Two years ear­lier, the prov­ince was found to be vi­o­lat­ing its own nurs­ing-home in­spec­tion law. It re­sponded by hir­ing ad­di­tional in­spec­tors.

With a grow­ing tide of com­plaints, the prob­lem is only go­ing to get worse, said Pro­gres­sive Con­ser­va­tive long-term care critic Bill Walker.

“It’s ab­so­lutely a cause for con­cern,” said the Bruce- Grey- Owen Sound MPP.

“You want to see those num­bers go­ing down, cer­tainly not in­creas­ing.”

For Walker, the is­sue boils down to one thing; If the Lib­eral gov­ern­ment had made sig­nif­i­cant im­prove­ments to the long-term care sys­tem, and man­aged it prop­erly, com­plaints wouldn’t be go­ing up like they are.

“It’s not like this is a phe­nom­e­non that just plunked down on our planet in the last year,” he said.

“We’ve known that this baby boom de­mo­graphic is com­ing at us. You would ex­pect the gov­ern­ment to be con­fi­dent and have plans in place to be proac­tive.”

Is­sues in the long-term care sys­tem pre­date the Wet­t­laufer case, but ob­servers say her crimes have pushed them into the spot­light.

Wet­t­laufer, who killed eight peo­ple over seven years at the two homes, quickly landed a job at the Lon­don home where her fi­nal vic­tim lived af­ter be­ing fired from the Wood­stock home amid al­le­ga­tions of re­peated med­i­ca­tion-re­lated er­rors. In all the cases, she ad­min­is­tered deadly doses of in­sulin.

“Not only are more peo­ple pay­ing at­ten­tion to nurs­ing home care, it’s in­dis­putable that the acu­ity lev­els are go­ing up in the homes, too,” said Natalie Mehra, ex­ec­u­tive di­rec­tor of the On­tario Health Coali­tion, an ad­vo­cacy group devoted to pro­tect­ing and im­prov­ing pub­lic health care.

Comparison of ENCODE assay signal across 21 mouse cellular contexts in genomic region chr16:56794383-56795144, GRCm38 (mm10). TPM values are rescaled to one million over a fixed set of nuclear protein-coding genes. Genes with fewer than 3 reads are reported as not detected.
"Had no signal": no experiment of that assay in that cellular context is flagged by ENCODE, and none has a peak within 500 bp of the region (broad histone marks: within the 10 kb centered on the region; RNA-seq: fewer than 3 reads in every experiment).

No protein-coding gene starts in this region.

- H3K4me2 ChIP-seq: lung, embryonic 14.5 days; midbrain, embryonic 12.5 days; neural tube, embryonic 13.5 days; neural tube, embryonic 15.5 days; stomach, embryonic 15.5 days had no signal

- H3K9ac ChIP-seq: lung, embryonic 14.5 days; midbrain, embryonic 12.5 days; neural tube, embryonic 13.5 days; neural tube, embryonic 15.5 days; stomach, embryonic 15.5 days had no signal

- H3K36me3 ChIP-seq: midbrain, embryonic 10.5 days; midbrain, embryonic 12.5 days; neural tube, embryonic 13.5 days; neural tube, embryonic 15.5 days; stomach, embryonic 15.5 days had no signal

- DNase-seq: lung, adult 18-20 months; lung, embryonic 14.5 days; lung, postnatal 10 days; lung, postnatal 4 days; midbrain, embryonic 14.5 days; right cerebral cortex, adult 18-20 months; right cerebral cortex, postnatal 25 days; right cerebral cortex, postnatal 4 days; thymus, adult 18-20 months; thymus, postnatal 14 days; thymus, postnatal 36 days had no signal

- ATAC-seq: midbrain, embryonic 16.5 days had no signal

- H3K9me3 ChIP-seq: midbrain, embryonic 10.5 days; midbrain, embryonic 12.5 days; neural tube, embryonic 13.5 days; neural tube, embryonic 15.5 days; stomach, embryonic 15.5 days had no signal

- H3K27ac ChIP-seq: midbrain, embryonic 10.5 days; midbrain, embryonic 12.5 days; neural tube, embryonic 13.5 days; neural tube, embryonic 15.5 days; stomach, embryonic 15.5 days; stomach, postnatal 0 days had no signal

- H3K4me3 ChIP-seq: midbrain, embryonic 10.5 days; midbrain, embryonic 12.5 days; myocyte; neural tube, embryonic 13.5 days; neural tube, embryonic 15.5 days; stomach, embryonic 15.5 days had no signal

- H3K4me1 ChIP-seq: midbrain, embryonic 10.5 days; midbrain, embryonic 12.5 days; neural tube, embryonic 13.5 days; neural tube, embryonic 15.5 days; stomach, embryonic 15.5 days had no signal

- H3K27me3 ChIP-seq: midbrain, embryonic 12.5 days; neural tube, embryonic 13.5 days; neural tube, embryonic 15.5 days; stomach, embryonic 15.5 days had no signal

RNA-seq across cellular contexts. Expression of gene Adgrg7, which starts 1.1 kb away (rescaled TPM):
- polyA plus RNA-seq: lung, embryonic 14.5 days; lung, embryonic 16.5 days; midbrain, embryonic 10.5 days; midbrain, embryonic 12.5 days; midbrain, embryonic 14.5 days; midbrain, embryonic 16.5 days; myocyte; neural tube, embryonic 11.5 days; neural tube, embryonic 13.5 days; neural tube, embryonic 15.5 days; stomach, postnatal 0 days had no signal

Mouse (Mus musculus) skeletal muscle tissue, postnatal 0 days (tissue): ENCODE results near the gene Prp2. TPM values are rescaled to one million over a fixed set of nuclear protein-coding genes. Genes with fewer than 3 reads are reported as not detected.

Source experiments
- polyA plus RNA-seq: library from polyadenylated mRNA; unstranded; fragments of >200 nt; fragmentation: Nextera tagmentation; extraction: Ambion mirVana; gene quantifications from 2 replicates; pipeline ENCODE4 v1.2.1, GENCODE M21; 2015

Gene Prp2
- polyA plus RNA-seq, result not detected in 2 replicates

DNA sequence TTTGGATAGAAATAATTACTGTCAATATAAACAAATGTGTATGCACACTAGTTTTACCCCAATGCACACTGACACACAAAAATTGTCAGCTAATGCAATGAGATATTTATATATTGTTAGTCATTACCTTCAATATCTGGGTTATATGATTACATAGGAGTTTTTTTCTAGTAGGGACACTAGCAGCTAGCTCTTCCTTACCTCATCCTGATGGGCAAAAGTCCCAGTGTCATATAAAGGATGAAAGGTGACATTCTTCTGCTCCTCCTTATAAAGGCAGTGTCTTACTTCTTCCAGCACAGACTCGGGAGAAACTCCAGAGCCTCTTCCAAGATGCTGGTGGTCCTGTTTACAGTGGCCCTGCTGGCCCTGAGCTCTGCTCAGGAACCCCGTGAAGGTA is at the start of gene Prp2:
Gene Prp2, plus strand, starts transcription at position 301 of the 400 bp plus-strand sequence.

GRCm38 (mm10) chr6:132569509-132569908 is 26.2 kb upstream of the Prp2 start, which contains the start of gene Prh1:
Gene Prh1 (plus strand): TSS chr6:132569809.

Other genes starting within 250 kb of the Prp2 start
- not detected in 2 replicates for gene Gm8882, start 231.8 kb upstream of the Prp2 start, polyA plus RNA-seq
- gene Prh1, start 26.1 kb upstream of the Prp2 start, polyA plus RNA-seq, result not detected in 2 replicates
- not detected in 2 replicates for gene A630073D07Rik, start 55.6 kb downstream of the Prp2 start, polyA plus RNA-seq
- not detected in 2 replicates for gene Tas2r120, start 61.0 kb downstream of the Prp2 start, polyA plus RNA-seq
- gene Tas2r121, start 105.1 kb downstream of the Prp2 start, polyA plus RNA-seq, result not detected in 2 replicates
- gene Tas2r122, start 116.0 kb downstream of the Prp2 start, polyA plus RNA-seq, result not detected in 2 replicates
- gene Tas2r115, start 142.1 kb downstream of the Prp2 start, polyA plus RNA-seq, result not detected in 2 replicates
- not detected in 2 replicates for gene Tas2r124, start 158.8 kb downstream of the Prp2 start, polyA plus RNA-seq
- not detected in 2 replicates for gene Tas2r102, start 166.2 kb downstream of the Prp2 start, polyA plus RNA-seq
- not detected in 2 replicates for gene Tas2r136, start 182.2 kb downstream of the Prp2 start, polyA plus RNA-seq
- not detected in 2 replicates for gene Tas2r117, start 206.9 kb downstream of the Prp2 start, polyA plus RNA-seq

Mehra said nurs­ing homes are strug­gling to han­dle pa­tients with com­plex needs that would have filled chronic-care hos­pi­tal wards decades ago. The re­sult has been so many com­plaints, she says, in­spec­tors are scram­bling to keep up.

“There is no ques­tion that the in­spec­tion sys­tem is stretched,” she said. “We’re told the in­spec­tors can­not do all of the in­spec­tions that they need to do based on com­plaints. There’s just not enough of them and not enough re­sources to do it.”

The min­istry as­sesses all pub­lic com­plaints. Those in­volv­ing vi­o­la­tions of On­tario’s Long-Term Care Act are in­ves­ti­gated fur­ther. Other com­plaints can be ad­dressed with­out an in­ves­ti­ga­tion.

When in­ves­ti­ga­tions have oc­curred, the num­ber of non-com­pli­ance in­frac­tions found de­creased by 18 per cent in 2016 com­pared to pre­vi­ous years, the min­istry’s David Jensen said by email.

With the com­ing pub­lic inquiry into Wet­t­laufer, her crimes and the long-term care sys­tem in its early stages, se­niors ad­vo­cate Wanda Mor­ris said the broader is­sues are harder to ig­nore.

Mor­ris said it’s dif­fi­cult to give one rea­son for the in­crease in longterm care home com­plaints, but it’s not nec­es­sar­ily a bad thing.

“In the past, what we’ve heard (is that) peo­ple are scared to come for­ward with a com­plaint be­cause they’re wor­ried about reper­cus­sions against their loved one in the cen­tre,” she said. “One pos­i­tive thing we can take from the num­bers is, hope­fully, this is more peo­ple will­ing to come for­ward.”